Proverbs 28: 6     Better is the poor who walks in his integrity than one perverse in his ways, though he be rich.

Proverbs 28: 6.  In 2005, Hurricane Katrina knocked out power to my entire home county of Jefferson Davis, Mississippi.  It was weeks before any state or federal assistance made its way far enough from the interstates to help my hometown family and friends.   The only 2 banks in the entire county were both shut down because they couldn’t process any electronic transactions.  (You might’ve had a million dollars  in the bank, but you wouldn’t have been able to access a dime of it.)

Folks in my hometown concluded that the rich people up in Jackson (the state capital) and Washington, D.C., didn’t care about the po’ folks down in Bassfield and Prentiss, Mississippi. 

Didn’t matter, though. 

Within hours of the last Katrina-spawned tornado, every country boy with a chainsaw, a tractor, or a truck was out cutting trees off the roads and of the roofs.

People with generators took their neighbors’ meat into their deep freezers, or they hooked up their generator to the air conditioner of the old sister up the road.  Young, healthy families sweat through the month without power so the old and sickly didn’t have to.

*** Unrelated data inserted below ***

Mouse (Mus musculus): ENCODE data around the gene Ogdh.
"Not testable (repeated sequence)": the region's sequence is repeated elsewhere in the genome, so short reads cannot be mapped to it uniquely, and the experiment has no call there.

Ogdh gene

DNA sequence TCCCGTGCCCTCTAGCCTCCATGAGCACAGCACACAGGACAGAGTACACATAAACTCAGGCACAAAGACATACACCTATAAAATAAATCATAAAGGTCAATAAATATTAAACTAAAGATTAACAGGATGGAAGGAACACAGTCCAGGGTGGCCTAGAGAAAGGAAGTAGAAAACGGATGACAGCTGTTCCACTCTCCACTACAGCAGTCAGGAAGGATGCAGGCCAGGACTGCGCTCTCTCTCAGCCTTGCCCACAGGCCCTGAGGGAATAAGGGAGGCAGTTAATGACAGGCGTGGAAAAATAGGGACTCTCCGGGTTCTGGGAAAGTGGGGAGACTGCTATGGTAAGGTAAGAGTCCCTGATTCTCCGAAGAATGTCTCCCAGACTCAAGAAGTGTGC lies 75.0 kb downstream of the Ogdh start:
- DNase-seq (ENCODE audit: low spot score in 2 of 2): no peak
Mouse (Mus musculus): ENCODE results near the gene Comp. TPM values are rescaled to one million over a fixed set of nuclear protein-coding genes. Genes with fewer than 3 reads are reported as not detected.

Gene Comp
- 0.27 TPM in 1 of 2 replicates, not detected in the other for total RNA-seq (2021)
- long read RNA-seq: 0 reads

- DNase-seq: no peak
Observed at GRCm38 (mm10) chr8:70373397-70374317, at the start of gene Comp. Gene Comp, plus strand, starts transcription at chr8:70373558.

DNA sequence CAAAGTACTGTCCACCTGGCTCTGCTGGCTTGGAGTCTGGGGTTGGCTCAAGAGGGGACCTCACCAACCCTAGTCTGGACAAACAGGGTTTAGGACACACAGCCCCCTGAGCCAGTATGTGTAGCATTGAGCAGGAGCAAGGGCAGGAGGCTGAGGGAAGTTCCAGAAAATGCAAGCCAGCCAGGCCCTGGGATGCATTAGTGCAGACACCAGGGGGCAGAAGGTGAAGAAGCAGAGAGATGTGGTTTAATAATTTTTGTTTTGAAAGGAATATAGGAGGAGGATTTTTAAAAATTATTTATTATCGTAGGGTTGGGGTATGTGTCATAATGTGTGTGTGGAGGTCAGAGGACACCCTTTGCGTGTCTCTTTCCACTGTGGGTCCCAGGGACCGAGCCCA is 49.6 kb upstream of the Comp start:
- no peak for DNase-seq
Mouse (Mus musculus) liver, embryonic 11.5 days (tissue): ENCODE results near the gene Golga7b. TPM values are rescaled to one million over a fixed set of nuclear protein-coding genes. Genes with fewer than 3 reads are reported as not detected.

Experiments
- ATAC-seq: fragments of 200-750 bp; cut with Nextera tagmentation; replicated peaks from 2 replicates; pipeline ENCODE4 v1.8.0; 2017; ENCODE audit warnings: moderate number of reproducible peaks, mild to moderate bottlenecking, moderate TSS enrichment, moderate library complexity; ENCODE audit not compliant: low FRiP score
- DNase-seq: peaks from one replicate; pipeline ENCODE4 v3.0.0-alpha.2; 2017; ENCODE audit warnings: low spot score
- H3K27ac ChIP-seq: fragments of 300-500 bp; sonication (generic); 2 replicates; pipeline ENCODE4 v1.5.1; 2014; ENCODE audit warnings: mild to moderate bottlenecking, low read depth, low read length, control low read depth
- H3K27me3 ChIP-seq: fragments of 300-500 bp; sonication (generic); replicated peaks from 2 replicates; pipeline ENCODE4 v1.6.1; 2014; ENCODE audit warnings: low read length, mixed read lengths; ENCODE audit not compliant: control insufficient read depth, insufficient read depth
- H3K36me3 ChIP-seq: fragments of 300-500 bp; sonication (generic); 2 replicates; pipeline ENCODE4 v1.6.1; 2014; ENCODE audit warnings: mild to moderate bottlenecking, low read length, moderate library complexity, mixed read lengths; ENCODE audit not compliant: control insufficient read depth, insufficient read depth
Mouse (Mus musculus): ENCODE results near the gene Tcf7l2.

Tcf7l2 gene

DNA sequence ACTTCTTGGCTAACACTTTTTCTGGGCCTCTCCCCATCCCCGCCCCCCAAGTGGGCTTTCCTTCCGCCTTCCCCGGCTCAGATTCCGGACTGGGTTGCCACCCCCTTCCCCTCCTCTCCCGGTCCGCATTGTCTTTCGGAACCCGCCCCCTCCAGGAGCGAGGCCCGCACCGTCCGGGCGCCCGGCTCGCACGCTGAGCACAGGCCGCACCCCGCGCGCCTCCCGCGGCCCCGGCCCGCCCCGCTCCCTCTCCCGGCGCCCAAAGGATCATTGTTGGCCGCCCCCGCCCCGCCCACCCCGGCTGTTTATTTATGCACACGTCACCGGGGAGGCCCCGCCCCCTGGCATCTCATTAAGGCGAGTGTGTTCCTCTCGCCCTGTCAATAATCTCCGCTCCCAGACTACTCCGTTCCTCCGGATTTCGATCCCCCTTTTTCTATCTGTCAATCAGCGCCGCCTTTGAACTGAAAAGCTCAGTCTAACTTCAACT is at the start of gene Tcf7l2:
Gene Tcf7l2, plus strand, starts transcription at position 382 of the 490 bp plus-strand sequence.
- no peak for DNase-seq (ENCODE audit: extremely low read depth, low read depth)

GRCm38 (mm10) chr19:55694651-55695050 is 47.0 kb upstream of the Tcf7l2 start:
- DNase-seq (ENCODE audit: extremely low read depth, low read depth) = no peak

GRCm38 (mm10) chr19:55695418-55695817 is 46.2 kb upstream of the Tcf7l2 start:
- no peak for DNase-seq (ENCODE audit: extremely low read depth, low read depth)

Folks fired up the grills and the cook pits.  When all the refrigerated food was gone, people opened up their smokehouses or butchered a hog early.

By the time my little country county realized that the rich folks weren’t coming in a hurry, the poor folks were already taking care of each other.

I don’t have a lot of extremely wealthy friends, and I wouldn’t mind having a few more.

But, I wouldn’t trade one of the country boys I grew up with, not one of the good-hearted but broke brothers I count as loyal friends----- not for a hundred heartless celebrities who might decide at any time that ignoring or hurting me is more entertaining or convenient than coming to my aid.

A poor man you can trust when the lights go out and the money’s not moving is worth a thousand rich guys who might flip on you.
----- Anderson T. Graves II

Rev. Anderson T. Graves II is the pastor of Hall Memorial CME Church
Call/ fax: 334-288-0577
Email us at hallmemorialcme1@aol.com
Friend Pastor Graves at www.facebook.com/rev.a.t.graves

If you want to be a blessing to this ministry, contributions may be made by check or money order.

Mail all contributions to :
Hall Memorial CME Church
541 Seibles Rd.,
Montgomery, AL 36116

Monday, August 27, 2012

THE WAY WE GRIEVE, THE WAY WE LOVE



In a few hours I take a long drive to help a friend bury his mother.  I go to help my friend grieve.